2. brandon

    is there a way to track users when doing anonymous group texting through twitter?

    • Luke

      I’m not quite sure I’m following your question, but I’m guessing you are asking about keeping track of the number of followers. I haven’t been able to find a way yet, which is one of the downsides of doing it this way.

      • brandon

        yes, that’s what i was referring to. it’d be ashamed to send out all of this important info and not have 25% of the youth following.

  3. Rob Spahr

    Great post! I was setting up one for my youth group and began to wonder – what do you think would be the benefit of doing this versus have students subscribe to the SMS updates on our Facebook page? The only benefit to the Twitter solution I can think of is that students can subscribe via their phones right away (easier opt-in) instead of waiting to get home and do it on Facebook (which they might forget to do). Any other benefits you can think of? Thanks!

    • Luke

      Hey Rob,

      Thanks for stopping by the site! I toyed with the Facebook SMS, but I saw two big benefits to this method. The first is what you mentioned with the easy opt-in right away.

      The second is the ability to select what is a SMS blast. Some of the status updates on Facebook are just silly or trivial. That’s perfect on Facebook, but doesn’t translate well to text messages. For instance, I had a parent mistakenly sign up for our main Twitter feed and not the SMS specific one… and then she was complaining about us sending too many texts that weren’t important.

      This way, we can send a blast for the more important things, but still be extra active on our Facebook page.

      Great question! Hope that helps!

  4. Speaking to one of the downsides about groups. Can’t you just set up different twitter accounts for different groups? Like a worship team account, middle school account etc?

    • Luke

      Hmm. That’s a neat idea, I hadn’t thought of that. Might have to give it a shot. You’re a clever one, Tim!

  5. Joseph

    Wow, this is great! I didn’t know you could do this with Twitter. Thank you! I tried Tatango and it’s just way too expensive. There is a very cool web site that does groups, replies and sms commands called Telefio. It’s actually pretty good for youth groups and it doesn’t cost that much. There is actually a free plan I believe. http://telefio.com/how_it_works shows how it works.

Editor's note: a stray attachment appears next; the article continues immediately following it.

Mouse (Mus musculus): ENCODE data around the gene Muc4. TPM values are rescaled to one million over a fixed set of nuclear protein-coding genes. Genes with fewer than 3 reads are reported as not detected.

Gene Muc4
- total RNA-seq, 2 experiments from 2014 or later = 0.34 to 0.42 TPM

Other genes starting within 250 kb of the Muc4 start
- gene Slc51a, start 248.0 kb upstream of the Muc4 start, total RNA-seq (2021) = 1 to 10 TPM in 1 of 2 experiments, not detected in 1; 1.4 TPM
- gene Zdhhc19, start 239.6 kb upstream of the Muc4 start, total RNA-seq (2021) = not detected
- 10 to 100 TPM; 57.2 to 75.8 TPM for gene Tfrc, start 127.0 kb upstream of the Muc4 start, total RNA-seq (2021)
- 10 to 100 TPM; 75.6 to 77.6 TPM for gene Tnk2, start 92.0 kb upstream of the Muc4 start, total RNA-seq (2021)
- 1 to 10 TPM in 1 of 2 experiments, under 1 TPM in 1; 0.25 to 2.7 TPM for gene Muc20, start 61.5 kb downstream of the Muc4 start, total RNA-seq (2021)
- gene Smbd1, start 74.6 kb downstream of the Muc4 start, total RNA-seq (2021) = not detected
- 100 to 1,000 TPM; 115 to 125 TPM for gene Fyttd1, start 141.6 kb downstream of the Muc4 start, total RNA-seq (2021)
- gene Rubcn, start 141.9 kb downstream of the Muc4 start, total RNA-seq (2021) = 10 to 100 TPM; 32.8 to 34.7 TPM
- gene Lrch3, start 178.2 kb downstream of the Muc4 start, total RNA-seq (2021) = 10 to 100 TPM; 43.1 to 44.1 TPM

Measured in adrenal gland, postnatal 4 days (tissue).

I will check out Twitter. It would be amazing if they had a way to do groups. Man, that would be just sweet.

    – Joseph

  6. Chris Day

    Hey I found a great free mass texting option for youth groups. Telefio.com. you can have the youth sign up for free by texting a number then you can assign them into groups to text. I use it for my youth and parents. You as the administrator can text them through your phone or the website. Its awesome! Check it out!

  7. Jimmy

    Thanks for writing this post. I have been doing this with my group for a while. I get asked about it a lot. It’s always hard to explain. Now I have a link to share!

    • Luke

      Hey Jimmy, glad to help out! Thanks for checking out the site!

  8. Brian Spender

    Thanks Luke, I can always count on my nerdy buddy to make things a little simpler.

  9. Joe

    We started using it, but the amount of “Twitter Promo” texts was crazy. Any way around that?

    • Luke

      Sorry Joe, we haven’t experienced that. Is that only for folks who have an actual Twitter account, or are text-only subscribers getting the promos too?

  10. Im sure you have already heard of it, but Remind101 is an amazing tools my church uses as a form of contact and its super simple. It was created for teachers to notify their student/parents about homework, etc.. But it converts to youth ministry really well.

    • Luke

      Thanks for swinging by the site!
      I’ve signed up for Remind101 a few times, but haven’t fully implemented it. I think there’s just a mental hurdle that keep me from diving in. I should really give it another try. Have you been using it?

      • We switched to Remind about a year ago and haven’t looked back. The app, scheduled text, etc make it great. The best part is the students are already using it for school so they are used to how it all works. And the ‘free’ part works out nicely as well 🙂